# Generalized inverse

"Pseudoinverse" redirects here. For the Moore–Penrose pseudoinverse, sometimes referred to as "the pseudoinverse", see Moore–Penrose pseudoinverse.

In mathematics, a generalized inverse of a matrix A is a matrix that has some properties of the inverse matrix of A but not necessarily all of them. Formally, given a matrix $A \in \mathbb{R}^{n\times m}$ and a matrix $A^{\mathrm g} \in \mathbb{R}^{m\times n}$, $A^{\mathrm g}$ is a generalized inverse of $A$ if it satisfies the condition $AA^{\mathrm g}A = A$.

The purpose of constructing a generalized inverse is to obtain a matrix that can serve as the inverse in some sense for a wider class of matrices than invertible ones. A generalized inverse exists for an arbitrary matrix, and when a matrix has an inverse, then this inverse is its unique generalized inverse. Some generalized inverses can be defined in any mathematical structure that involves associative multiplication, that is, in a semigroup.

## Types of generalized inverses

The Penrose conditions are used to define different generalized inverses: for $A \in \mathbb{R}^{n\times m}$ and $A^{\mathrm g} \in \mathbb{R}^{m\times n},$

 1.) $AA^{\mathrm g}A = A$ 2.) $A^{\mathrm g}AA^{\mathrm g}= A^{\mathrm g}$ 3.) $(AA^{\mathrm g})^{\mathrm T} = AA^{\mathrm g}$ 4.) $(A^{\mathrm g}A)^{\mathrm T} = A^{\mathrm g}A$ .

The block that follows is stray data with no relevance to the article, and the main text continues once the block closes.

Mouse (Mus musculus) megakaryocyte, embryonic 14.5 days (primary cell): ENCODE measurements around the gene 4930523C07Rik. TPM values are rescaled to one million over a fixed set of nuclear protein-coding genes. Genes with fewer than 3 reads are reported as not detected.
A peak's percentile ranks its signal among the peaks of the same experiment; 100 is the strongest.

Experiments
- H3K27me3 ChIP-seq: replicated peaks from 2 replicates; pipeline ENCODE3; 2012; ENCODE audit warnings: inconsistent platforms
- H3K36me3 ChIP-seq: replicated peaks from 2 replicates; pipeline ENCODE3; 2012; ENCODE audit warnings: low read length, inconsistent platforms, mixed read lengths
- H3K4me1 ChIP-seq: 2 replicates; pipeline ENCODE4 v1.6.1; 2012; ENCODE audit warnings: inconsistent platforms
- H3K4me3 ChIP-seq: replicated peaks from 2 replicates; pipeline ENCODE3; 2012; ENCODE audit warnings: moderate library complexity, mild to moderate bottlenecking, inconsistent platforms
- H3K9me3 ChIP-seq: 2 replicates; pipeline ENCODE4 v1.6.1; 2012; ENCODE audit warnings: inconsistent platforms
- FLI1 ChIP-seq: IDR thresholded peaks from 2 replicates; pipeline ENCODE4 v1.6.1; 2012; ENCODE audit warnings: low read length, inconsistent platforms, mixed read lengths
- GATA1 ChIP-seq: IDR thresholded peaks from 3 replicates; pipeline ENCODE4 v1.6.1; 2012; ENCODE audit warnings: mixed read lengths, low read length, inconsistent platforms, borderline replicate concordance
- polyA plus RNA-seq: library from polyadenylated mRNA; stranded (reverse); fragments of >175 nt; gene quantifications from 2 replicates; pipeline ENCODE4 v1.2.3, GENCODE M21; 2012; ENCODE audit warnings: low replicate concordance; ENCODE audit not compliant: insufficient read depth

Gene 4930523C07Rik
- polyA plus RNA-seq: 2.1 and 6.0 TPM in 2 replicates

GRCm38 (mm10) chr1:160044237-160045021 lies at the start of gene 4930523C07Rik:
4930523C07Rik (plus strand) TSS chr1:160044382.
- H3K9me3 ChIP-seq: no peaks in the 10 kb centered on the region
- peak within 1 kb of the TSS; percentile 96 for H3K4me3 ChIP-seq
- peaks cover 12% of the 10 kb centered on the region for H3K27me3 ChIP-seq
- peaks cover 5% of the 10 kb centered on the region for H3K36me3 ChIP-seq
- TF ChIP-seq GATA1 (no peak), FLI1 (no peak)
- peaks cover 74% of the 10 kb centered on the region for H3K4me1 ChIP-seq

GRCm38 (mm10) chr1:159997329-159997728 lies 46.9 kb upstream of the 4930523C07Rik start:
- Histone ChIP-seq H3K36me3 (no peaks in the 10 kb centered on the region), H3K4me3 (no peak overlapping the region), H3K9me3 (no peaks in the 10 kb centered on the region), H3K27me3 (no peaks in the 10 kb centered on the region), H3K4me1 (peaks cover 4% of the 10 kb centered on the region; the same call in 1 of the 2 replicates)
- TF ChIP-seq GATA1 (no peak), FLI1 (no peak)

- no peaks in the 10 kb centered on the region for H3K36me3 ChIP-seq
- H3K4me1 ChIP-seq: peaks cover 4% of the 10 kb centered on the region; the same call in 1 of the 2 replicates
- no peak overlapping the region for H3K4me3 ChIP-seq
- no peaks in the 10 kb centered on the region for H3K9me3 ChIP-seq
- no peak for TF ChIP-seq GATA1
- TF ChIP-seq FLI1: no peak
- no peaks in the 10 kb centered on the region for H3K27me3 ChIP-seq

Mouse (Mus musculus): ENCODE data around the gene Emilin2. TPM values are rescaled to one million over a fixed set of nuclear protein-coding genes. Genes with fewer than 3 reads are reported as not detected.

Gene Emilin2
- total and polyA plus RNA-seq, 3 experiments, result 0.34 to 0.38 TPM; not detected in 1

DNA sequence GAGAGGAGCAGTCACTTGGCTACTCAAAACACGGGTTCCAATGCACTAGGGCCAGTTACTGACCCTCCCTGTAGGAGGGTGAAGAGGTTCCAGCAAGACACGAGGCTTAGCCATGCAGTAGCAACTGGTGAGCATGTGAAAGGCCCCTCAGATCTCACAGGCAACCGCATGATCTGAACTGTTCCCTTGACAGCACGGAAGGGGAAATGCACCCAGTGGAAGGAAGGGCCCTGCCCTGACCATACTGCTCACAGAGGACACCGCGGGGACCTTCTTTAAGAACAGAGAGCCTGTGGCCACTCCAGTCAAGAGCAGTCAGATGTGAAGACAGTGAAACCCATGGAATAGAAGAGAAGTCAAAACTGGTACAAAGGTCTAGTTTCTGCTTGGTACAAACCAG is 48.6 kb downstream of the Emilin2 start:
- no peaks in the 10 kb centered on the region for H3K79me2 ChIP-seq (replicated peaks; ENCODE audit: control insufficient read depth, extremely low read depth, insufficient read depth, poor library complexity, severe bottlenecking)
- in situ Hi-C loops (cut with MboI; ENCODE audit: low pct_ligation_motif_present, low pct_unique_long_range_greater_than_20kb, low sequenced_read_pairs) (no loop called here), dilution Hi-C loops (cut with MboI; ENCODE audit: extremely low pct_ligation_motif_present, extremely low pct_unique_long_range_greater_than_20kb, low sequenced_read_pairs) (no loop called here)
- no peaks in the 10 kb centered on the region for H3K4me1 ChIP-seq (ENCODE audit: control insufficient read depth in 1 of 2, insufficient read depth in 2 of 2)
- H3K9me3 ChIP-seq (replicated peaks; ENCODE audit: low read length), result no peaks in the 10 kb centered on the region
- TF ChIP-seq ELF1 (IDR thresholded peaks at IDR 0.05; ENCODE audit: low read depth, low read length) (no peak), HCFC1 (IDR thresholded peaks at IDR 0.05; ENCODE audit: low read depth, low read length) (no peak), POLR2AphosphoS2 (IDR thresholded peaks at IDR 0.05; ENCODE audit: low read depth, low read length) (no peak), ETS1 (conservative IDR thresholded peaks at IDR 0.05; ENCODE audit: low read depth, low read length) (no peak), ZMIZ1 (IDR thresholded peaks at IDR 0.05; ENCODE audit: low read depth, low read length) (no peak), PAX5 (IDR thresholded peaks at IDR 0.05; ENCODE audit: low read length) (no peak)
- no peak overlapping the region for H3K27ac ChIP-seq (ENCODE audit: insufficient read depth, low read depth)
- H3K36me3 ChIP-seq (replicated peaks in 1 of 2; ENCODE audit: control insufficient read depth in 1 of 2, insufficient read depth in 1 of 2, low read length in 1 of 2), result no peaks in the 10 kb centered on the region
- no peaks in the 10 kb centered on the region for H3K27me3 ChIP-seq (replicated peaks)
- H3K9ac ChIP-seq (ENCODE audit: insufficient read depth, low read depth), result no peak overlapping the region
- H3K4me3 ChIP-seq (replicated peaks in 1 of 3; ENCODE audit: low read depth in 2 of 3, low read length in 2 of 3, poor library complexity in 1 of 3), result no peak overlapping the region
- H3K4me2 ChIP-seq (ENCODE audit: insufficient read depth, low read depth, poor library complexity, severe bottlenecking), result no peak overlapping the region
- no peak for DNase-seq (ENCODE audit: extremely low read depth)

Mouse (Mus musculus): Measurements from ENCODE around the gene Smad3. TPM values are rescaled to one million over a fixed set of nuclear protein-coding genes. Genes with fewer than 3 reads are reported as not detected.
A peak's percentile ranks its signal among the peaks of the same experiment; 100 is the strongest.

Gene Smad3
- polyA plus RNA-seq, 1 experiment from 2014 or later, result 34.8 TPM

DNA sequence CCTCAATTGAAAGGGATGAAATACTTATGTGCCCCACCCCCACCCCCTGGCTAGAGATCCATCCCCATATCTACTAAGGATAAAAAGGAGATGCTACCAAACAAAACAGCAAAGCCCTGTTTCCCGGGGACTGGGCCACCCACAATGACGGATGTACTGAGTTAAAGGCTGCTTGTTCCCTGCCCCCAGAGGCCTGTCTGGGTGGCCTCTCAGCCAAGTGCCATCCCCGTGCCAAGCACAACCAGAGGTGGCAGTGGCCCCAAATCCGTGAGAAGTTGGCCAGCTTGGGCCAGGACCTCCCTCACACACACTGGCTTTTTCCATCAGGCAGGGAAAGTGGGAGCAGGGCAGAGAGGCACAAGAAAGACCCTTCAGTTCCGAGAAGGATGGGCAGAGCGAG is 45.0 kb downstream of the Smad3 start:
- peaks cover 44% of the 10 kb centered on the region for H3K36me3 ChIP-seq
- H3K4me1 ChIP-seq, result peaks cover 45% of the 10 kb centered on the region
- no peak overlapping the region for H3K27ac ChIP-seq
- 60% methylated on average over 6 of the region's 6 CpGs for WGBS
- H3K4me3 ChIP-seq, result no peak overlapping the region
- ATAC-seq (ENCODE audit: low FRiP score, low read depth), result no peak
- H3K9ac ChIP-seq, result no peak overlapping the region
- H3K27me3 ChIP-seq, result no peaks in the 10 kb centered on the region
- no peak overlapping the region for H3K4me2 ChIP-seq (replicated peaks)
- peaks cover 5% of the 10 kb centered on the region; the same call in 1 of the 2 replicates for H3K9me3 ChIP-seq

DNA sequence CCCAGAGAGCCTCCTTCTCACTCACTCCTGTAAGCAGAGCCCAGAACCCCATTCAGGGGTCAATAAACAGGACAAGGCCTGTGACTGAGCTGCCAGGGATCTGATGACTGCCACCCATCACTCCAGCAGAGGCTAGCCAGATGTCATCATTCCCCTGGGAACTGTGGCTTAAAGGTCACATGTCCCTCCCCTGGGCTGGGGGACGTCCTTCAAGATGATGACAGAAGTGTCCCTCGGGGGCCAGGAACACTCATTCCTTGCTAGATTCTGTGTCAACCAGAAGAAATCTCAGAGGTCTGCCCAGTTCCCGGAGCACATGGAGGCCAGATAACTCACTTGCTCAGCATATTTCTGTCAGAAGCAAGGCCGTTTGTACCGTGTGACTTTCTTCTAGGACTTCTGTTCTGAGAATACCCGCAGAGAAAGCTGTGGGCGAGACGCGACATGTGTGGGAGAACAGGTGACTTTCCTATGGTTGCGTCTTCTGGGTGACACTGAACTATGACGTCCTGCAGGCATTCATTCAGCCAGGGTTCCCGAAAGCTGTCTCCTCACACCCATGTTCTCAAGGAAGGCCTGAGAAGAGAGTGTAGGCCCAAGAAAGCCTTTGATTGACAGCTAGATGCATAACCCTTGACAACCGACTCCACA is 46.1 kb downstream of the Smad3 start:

If $A^{\mathrm g}$ satisfies condition (1.), it is a generalized inverse of $A$, if it satisfies conditions (1.) and (2.) then it is a generalized reflexive inverse of $A$, and if it satisfies all 4 conditions, then it is a Moore–Penrose pseudoinverse of $A$.

Other various kinds of generalized inverses include

• One-sided inverse (left inverse or right inverse) If the matrix A has dimensions $n \times m$ and is full rank then use the left inverse if $n > m$ and the right inverse if $n < m$
• Left inverse is given by $A_{\mathrm{left}}^{-1} = \left(A^{\mathrm T} A\right)^{-1} A^{\mathrm T}$, i.e. $A_{\mathrm{left}}^{-1} A = I_m$ where $I_m$ is the $m \times m$ identity matrix.
• Right inverse is given by $A_{\mathrm{right}}^{-1} = A^{\mathrm T} \left(A A^{\mathrm T}\right)^{-1}$, i.e. $A A_{\mathrm{right}}^{-1} = I_n$ where $I_n$ is the $n \times n$ identity matrix.
• Drazin inverse
• Bott–Duffin inverse
• Moore–Penrose pseudoinverse

## Uses

Any generalized inverse can be used to determine if a system of linear equations has any solutions, and if so to give all of them.[1] If any solutions exist for the n × m linear system

$Ax=b$

with vector x of unknowns and vector b of constants, all solutions are given by

$x=A^{\mathrm g}b + [I-A^{\mathrm g}A]w$

parametric on the arbitrary vector w, where $A^{\mathrm g}$ is any generalized inverse of $A.$ Solutions exist if and only if $A^{\mathrm g}b$ is a solution – that is, if and only if $AA^{\mathrm g}b=b.$